40 Reasons to Love Chicago

Because every neighborhood is its own awesome universe

(page 7 of 7)

Nan Cibula-Jenkins and John Jenkins, Albany ParkNAN CIBULA-JENKINS AND JOHN JENKINS
ALBANY PARK

When Nan Cibula-Jenkins, 58, and her husband, John Jenkins, 66, moved from Rogers Park to Albany Park in 1992, they did so without knowing much about their new environs. “We fell in love with the house,” Nan says. “The neighborhood was a mystery.” In the nearly two decades since, the Jenkinses have discovered lots to recommend in the greater region of their North Side enclave. Their list of places to eat reads like a cheat sheet to the neighborhood’s remarkable ethnic diversity, from Swedish meatballs, duck, and pancakes at Tre Kronor (3258 W. Foster Ave.; 773-267-9888) to the nightly Lebanese specials at Semiramis (4639 N. Kedzie Ave.; 773-279-8900). Las Cazuelas (4821 N. Elston Ave.; 773-777-5304) is perfect for date nights over Mexican food, and Beijo de Chocolat (3334 W. Foster Ave.; 773-267-0138), a bakery and coffee shop, makes its own chocolate candies and Brazilian pastries—the perfect reward, Nan says, after a vigorous workout at the Galter LifeCenter (5157 N. Francisco Ave.; 773-878-9936). As theatre professionals—John teaches acting at DePaul, and Nan is a costume designer who also teaches there—the couple was delighted to find the Albany Park Theatre Project, a youth theatre company that performs real-life stories at the Eugene Park field house (5100 N. Ridgeway Ave.; 773-866-0875). Its latest show, Feast, considers the cultural role of food. And the venue, which the Jenkinses can see from their backyard, couldn’t be more convenient.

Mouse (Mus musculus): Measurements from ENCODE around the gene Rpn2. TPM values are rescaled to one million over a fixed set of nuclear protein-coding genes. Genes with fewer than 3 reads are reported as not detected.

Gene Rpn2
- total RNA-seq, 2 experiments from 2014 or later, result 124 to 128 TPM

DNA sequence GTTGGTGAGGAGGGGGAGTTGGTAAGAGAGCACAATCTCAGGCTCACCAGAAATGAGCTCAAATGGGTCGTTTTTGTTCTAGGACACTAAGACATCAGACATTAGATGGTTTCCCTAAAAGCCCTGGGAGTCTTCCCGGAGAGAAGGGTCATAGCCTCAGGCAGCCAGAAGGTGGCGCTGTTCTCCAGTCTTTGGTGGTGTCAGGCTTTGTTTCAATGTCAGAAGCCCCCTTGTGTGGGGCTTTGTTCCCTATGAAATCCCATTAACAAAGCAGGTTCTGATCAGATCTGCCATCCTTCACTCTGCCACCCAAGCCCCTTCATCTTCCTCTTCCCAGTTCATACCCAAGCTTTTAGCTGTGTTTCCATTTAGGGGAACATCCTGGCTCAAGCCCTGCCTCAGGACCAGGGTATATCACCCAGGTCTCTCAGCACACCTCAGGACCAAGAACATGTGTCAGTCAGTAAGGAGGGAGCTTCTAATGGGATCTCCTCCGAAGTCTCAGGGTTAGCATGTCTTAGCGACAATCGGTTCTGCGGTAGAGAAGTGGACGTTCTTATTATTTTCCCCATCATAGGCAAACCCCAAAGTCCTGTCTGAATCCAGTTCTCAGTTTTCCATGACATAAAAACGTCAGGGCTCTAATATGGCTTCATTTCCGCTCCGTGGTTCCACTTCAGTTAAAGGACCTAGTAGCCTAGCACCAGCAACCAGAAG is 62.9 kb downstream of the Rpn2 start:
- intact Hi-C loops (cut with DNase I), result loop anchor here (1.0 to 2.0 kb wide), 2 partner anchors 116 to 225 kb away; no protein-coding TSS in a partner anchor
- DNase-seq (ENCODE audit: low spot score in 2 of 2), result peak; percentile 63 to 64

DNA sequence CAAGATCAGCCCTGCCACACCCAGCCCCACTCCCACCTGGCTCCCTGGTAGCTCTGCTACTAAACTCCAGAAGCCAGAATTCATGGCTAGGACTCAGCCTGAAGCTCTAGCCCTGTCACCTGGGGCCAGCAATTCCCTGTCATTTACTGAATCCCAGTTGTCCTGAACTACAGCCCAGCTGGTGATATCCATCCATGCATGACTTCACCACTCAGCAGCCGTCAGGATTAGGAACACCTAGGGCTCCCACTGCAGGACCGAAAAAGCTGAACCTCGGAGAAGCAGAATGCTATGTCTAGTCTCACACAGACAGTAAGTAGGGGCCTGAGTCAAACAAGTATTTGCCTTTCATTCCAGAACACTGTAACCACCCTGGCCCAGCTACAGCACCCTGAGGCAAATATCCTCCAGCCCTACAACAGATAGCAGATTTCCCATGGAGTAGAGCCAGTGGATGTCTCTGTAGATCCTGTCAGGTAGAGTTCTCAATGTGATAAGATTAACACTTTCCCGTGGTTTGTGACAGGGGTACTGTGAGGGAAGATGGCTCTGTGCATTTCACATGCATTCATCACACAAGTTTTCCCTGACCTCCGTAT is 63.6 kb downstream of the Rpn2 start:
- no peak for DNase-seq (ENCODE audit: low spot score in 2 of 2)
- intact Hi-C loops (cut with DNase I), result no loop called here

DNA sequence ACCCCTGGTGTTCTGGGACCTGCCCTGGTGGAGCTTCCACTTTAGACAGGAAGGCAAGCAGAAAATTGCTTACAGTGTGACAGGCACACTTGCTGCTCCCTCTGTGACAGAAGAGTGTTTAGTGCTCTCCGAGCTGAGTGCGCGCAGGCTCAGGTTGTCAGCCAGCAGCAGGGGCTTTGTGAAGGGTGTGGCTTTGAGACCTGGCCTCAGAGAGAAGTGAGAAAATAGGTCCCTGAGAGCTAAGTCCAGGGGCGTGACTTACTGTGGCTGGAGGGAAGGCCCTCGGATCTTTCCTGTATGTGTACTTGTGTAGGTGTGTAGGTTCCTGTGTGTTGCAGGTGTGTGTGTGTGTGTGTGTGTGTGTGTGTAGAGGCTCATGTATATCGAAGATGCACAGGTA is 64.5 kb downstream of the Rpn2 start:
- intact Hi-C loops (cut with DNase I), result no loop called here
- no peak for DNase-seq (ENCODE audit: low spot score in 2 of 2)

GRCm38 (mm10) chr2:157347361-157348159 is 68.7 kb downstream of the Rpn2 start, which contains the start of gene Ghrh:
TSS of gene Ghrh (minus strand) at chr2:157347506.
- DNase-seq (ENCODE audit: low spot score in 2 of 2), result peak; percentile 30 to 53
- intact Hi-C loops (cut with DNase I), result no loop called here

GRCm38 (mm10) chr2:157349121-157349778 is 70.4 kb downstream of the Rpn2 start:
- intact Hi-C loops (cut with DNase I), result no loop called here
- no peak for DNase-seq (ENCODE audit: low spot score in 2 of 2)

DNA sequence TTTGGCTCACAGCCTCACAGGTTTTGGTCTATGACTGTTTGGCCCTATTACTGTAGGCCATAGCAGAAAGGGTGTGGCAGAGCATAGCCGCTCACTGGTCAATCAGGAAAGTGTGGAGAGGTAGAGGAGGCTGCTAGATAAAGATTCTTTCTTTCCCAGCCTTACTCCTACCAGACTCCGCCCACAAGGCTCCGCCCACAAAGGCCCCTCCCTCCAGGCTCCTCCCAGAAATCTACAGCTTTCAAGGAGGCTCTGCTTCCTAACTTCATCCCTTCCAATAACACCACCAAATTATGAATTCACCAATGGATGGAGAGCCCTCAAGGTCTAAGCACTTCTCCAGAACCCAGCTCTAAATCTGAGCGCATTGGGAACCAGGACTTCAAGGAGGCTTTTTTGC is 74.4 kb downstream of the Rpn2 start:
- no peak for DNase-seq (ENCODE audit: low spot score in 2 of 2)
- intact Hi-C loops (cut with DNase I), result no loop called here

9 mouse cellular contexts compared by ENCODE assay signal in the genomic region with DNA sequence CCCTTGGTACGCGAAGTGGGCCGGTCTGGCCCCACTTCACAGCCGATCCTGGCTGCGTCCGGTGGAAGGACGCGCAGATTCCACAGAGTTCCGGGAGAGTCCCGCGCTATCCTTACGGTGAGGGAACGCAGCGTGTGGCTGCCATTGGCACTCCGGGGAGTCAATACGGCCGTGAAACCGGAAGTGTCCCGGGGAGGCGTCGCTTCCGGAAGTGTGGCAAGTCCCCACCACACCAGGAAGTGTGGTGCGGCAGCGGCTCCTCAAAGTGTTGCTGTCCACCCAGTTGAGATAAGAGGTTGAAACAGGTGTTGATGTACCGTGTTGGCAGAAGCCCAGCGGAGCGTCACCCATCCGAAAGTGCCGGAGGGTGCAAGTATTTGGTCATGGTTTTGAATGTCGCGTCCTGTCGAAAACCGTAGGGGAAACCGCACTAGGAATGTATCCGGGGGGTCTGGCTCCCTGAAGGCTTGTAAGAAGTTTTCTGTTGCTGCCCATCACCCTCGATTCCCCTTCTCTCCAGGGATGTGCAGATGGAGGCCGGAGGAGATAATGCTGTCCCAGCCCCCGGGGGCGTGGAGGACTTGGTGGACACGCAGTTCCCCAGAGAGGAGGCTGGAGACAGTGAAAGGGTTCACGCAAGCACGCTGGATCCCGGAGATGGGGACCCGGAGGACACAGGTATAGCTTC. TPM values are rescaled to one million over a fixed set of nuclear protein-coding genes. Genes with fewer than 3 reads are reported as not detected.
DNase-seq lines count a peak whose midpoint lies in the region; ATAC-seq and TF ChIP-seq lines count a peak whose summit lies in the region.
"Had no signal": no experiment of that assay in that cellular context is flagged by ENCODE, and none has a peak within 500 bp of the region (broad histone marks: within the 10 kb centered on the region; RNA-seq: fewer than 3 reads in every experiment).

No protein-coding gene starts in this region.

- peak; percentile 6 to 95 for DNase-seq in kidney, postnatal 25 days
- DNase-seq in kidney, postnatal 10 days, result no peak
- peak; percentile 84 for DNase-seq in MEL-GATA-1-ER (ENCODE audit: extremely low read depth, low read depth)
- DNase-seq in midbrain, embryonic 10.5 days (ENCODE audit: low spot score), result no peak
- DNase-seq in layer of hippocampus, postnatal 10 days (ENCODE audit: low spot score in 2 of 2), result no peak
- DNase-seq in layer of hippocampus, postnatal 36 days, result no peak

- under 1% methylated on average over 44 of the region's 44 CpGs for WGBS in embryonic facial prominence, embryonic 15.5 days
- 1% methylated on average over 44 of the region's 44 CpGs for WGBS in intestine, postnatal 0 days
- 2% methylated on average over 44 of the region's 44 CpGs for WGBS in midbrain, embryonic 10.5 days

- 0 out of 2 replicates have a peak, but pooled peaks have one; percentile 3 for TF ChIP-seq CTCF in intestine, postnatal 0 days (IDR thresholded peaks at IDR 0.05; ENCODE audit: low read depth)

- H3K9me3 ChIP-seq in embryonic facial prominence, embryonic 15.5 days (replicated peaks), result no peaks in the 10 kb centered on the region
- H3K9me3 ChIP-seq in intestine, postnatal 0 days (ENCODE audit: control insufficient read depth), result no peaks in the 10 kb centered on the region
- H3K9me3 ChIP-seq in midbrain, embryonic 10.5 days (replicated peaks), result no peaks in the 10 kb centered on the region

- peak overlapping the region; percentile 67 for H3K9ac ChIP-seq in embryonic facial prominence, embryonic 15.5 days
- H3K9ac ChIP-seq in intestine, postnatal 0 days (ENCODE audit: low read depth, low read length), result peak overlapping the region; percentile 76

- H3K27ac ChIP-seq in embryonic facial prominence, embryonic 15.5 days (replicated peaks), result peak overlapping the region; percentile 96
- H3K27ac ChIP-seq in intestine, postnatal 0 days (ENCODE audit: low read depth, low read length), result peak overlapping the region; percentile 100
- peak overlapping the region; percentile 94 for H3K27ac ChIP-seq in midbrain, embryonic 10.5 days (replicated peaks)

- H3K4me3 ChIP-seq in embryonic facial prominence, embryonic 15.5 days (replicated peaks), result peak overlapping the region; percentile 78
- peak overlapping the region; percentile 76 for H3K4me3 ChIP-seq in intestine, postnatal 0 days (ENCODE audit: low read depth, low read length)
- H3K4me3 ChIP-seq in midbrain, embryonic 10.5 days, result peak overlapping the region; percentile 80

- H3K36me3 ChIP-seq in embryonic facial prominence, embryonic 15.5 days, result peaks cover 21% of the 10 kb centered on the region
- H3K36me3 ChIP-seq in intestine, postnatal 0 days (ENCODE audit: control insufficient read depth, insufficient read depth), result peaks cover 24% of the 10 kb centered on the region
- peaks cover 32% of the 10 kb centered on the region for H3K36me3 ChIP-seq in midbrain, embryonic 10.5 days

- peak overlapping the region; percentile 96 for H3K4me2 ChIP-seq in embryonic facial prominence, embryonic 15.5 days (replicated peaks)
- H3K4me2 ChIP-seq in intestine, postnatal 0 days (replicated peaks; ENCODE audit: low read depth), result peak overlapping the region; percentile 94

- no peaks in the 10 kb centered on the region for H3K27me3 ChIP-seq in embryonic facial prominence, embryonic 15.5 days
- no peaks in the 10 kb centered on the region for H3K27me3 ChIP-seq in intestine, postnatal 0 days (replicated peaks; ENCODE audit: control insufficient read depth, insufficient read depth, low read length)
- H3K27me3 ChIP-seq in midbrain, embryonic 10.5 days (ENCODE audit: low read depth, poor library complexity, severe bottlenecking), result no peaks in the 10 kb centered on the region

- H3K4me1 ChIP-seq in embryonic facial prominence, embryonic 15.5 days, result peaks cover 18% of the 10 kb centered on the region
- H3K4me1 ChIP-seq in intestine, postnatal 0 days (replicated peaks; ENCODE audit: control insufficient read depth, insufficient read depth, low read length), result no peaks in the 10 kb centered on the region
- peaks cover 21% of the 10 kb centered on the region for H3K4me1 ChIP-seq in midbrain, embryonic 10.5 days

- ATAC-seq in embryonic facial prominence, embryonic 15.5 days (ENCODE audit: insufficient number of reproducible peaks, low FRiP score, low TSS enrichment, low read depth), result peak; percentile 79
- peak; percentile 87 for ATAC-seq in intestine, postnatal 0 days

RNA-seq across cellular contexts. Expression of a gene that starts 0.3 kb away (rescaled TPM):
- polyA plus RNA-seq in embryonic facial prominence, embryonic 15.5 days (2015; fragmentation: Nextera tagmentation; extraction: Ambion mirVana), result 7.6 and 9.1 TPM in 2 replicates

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Photography: Andreas E. G. Larsson

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